One remarkable thing about the list is that it rarely changes. The order may change but the top cited standards typically don’t change. Top 10 Sited Safety and Health Violations: 501 - Fall Protection 1200 - Hazard Communication 451 - Scaffolding 134 - Respiratory Protection 147 - Lockout/Tagout 178 - Powered Industrial Trucks 1053 - Ladders 305 - Electrical, Wiring Methods 212 - Machine Guarding 303 - Electrical, General Requirements Three of the 10 sited standards are directed at the construction standard (1926) while other fall within the general industry (1910). It should be noted however that the general industry standard also has fall protection guidelines. Year after year, inspectors see the same on-the-job hazards, any one of which could result in a fatality or severe injury. More than 4,500 workers are killed on the job every year, and approximately 3 million are injured. By understanding these regulations you can improve your safety program and prevent injuries. Give me a call if you have any compliance doubts, or want to review OHSA regulations. Gwido Dlugopolsky at 216-391-7766 or firstname.lastname@example.org
Why does it take a NASCAR pit crew only 15 seconds to change four car tires when it takes people like you and me minutes? The answer is simple SMED. Single Minute Exchange of Dies, or SMED, is a process for reducing the time it takes to do equipment changeovers. Using the principles of SMED you should be able to perform any changeover in your facility in under 10 minutes! The SMED process is simple – convert as many changeover steps as possible to “external”, meaning they are done while your equipment is still RUNNING, while simplifying and streamlining the remaining steps. SMED is broken down into the following 3 Steps: Separate Convert Streamline We found this article to be very helping in explaining the SMED process in more detail: LEAN PRODUCTION - SMED A good first step to achieve this level of SMED efficiency would be to run a kaizen event at your facility to standardize (5S) your tools and supplies. Doing this alone will help you achieve 40% to 50% greater efficiency. Once the “low hanging fruit” is gone, you can still reduce setup times another 20% by practicing more advanced SMED principles.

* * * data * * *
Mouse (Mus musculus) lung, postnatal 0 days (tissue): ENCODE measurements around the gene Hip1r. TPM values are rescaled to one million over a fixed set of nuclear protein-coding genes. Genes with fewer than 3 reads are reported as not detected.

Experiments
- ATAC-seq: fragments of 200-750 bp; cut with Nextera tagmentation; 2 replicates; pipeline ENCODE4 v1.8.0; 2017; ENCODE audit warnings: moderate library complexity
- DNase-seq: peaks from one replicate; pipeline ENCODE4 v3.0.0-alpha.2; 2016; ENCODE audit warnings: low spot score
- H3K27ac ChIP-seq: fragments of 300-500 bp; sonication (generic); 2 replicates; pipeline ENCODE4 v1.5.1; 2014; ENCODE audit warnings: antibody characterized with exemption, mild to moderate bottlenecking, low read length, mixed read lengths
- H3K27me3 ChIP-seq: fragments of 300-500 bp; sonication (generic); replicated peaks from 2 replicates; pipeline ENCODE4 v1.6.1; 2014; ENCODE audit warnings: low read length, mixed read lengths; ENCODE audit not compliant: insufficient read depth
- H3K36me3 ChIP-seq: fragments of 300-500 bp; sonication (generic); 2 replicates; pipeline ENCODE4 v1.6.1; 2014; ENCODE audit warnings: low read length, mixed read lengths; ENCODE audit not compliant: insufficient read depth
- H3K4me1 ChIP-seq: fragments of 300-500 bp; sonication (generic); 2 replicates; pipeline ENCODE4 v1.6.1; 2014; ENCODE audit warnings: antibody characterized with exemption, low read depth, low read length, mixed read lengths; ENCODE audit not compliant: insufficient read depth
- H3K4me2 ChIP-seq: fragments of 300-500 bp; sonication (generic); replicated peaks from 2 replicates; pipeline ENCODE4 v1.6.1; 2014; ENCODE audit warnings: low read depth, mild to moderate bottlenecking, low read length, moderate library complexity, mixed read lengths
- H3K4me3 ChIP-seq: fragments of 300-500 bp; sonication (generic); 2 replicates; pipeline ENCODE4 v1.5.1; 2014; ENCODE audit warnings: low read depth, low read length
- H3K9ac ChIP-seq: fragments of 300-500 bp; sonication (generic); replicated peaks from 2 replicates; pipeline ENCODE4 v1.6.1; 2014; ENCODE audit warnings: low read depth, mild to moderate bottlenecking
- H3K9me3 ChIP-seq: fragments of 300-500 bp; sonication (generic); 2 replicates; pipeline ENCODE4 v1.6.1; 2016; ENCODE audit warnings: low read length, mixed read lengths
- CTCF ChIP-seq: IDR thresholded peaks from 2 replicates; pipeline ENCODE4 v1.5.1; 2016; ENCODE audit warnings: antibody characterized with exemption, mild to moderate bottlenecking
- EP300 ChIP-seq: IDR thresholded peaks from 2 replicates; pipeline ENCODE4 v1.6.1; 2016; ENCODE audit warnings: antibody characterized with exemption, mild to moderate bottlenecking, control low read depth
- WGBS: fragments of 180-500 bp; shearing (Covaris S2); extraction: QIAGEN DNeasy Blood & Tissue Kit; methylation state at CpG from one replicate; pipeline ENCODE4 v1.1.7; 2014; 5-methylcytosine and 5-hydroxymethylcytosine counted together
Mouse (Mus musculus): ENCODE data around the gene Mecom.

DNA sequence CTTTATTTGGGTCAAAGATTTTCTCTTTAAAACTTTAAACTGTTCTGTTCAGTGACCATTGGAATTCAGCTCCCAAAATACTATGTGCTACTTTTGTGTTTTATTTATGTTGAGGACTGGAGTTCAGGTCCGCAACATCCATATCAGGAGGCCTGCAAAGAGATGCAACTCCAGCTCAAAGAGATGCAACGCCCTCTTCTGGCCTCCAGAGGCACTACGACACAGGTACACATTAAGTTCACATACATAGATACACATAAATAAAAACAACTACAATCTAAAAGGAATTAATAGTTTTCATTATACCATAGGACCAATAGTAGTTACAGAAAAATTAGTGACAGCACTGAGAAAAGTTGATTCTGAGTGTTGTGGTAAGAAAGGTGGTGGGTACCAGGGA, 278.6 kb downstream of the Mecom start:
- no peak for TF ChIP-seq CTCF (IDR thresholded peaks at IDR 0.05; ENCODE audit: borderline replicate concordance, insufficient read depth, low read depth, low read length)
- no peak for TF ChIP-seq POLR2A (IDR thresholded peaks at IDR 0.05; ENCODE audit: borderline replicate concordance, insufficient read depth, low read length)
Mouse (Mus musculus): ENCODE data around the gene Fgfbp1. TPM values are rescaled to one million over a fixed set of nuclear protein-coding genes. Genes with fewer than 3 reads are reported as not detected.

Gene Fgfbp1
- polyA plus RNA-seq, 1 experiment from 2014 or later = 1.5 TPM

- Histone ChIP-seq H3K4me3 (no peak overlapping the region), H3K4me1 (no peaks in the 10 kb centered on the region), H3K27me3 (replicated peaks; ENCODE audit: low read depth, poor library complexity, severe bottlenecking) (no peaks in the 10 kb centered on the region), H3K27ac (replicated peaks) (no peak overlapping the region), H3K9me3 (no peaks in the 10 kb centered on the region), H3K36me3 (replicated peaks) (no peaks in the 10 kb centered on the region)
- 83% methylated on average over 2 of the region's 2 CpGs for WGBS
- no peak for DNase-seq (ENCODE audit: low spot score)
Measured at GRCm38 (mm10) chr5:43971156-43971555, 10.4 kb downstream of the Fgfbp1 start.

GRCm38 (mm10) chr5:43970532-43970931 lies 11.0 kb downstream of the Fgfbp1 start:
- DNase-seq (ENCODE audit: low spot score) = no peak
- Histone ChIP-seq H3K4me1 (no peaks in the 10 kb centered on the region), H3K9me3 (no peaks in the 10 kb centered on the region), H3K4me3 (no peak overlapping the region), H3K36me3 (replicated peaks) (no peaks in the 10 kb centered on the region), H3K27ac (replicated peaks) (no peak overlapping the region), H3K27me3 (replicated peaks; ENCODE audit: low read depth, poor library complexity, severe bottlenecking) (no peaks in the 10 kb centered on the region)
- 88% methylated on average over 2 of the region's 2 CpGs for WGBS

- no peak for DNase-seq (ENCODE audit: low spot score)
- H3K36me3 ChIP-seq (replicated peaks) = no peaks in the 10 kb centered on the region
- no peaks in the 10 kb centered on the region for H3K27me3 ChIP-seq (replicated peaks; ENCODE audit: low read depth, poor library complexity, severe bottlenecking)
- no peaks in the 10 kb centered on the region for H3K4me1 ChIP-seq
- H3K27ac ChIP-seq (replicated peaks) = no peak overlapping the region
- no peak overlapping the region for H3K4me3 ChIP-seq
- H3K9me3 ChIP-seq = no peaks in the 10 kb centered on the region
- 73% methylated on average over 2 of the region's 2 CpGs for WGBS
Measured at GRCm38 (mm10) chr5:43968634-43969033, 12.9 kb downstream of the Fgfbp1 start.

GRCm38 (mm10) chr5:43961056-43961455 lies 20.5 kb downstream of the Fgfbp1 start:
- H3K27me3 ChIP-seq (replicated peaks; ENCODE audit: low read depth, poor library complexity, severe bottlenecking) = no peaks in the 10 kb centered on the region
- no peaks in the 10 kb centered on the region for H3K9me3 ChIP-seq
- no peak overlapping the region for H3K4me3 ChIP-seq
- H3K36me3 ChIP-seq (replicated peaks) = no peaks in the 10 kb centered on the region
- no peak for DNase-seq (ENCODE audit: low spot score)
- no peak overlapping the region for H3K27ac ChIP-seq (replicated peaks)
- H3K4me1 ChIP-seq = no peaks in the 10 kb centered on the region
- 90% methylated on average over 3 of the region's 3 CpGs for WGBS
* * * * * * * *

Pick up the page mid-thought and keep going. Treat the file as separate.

The secret to closing any sale is to reduce uncertainty in the buyer and replace it with confidence in YOU, your PRODUCT/SERVICE, and your COMPANY. Step 1 – Confidence in YOU Someone buying from you wants to be able to fundamentally connect with you on a human level and feel confident that you’re an expert in what you’re selling If you’re selling paperclips, be an expert in paperclips If you’re selling design and engineering related services, be an expert in design and engineering related services Focus on addressing the problem, not the solution….MEANING you already know you have the solution, connect with the buyer by being an expert with the problem he/she is facing. Prove that you know the problem and all aspects of the problem like the back of your hand. Step 2- Confidence in the PRODUCT/SERVICE you are selling Someone buying from you needs to trust the product/service you are selling will solve their problem. It’s your responsibility to deliver a solution and the benefits associated with it. Basically you need to “Hit a Homerun” communicating this message. Tip – Use Success Stories: Share with the potential buyer examples of your product/service solving problems and delivering value for